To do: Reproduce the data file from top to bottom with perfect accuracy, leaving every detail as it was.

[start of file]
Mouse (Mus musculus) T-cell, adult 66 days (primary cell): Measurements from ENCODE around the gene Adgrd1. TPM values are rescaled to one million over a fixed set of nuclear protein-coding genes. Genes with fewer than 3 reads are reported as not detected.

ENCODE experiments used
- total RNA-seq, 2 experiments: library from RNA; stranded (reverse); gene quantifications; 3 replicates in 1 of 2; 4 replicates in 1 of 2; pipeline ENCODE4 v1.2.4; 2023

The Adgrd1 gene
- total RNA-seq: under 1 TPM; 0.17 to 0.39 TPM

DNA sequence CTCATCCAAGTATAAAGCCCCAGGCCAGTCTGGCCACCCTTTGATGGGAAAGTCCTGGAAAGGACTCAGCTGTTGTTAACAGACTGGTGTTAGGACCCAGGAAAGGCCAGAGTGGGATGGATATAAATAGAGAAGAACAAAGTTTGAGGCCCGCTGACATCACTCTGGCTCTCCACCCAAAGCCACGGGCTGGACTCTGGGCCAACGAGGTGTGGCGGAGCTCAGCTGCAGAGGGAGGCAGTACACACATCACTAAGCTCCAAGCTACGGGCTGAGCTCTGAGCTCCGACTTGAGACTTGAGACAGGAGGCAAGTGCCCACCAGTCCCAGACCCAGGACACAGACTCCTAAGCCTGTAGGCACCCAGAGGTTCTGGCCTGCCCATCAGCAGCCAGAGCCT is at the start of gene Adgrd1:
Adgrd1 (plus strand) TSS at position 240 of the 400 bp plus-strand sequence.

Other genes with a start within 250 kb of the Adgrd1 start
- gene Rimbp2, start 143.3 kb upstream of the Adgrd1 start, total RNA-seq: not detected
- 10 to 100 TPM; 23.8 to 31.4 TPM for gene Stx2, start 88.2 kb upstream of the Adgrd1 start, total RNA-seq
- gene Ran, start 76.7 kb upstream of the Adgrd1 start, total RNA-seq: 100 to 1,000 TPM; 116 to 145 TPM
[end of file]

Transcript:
Mouse (Mus musculus) T-cell, adult 66 days (primary cell): Measurements from ENCODE around the gene Adgrd1. TPM values are rescaled to one million over a fixed set of nuclear protein-coding genes. Genes with fewer than 3 reads are reported as not detected.

ENCODE experiments used
- total RNA-seq, 2 experiments: library from RNA; stranded (reverse); gene quantifications; 3 replicates in 1 of 2; 4 replicates in 1 of 2; pipeline ENCODE4 v1.2.4; 2023

The Adgrd1 gene
- total RNA-seq: under 1 TPM; 0.17 to 0.39 TPM

DNA sequence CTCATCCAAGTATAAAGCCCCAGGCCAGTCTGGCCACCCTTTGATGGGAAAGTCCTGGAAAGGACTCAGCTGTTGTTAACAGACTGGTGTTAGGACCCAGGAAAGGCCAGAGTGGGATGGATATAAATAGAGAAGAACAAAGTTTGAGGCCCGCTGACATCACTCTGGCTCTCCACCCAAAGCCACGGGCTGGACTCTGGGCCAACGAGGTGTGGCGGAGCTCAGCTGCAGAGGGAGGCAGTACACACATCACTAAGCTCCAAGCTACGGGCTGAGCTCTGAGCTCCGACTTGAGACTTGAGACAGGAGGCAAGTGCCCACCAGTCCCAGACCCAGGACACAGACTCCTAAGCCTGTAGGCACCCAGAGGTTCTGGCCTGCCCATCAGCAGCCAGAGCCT is at the start of gene Adgrd1:
Adgrd1 (plus strand) TSS at position 240 of the 400 bp plus-strand sequence.

Other genes with a start within 250 kb of the Adgrd1 start
- gene Rimbp2, start 143.3 kb upstream of the Adgrd1 start, total RNA-seq: not detected
- 10 to 100 TPM; 23.8 to 31.4 TPM for gene Stx2, start 88.2 kb upstream of the Adgrd1 start, total RNA-seq
- gene Ran, start 76.7 kb upstream of the Adgrd1 start, total RNA-seq: 100 to 1,000 TPM; 116 to 145 TPM